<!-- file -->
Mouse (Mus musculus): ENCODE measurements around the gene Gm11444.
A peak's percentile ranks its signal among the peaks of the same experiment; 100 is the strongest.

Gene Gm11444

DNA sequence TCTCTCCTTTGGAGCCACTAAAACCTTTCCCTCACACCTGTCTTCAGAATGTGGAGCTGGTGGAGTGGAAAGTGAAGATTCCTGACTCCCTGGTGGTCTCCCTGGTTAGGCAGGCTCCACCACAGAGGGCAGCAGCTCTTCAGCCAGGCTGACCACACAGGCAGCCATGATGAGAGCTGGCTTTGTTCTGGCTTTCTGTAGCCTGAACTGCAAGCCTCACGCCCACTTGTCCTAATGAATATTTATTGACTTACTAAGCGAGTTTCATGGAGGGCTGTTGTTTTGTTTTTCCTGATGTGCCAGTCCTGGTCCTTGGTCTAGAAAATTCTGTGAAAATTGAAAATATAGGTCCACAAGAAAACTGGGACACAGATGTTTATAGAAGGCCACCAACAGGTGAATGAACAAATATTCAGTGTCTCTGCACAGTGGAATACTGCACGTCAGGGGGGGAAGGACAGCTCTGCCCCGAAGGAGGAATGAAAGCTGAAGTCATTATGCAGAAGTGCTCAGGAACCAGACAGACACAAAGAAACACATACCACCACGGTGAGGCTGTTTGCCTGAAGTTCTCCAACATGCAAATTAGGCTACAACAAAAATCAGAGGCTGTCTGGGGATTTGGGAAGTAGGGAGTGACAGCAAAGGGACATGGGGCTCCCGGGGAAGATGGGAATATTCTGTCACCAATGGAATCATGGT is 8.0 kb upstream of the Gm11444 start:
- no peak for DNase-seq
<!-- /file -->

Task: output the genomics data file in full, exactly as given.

Mouse (Mus musculus): ENCODE measurements around the gene Gm11444.
A peak's percentile ranks its signal among the peaks of the same experiment; 100 is the strongest.

Gene Gm11444

DNA sequence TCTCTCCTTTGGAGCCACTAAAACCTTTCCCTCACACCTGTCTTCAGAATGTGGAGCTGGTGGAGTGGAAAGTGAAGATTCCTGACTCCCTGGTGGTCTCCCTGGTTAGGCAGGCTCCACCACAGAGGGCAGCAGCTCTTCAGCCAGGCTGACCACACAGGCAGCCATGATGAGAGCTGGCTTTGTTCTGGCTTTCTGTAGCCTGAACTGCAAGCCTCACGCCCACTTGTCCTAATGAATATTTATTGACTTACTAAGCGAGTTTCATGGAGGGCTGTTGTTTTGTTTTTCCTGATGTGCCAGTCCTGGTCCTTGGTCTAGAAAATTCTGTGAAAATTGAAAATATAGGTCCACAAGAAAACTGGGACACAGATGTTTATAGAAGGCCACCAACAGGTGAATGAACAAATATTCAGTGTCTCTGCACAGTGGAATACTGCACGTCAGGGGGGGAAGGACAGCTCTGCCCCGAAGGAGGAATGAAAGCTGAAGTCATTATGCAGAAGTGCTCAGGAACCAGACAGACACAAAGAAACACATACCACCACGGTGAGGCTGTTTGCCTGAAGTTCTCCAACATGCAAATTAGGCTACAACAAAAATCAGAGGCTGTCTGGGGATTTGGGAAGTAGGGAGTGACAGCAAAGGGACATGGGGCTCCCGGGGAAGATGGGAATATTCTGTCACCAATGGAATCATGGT is 8.0 kb upstream of the Gm11444 start:
- no peak for DNase-seq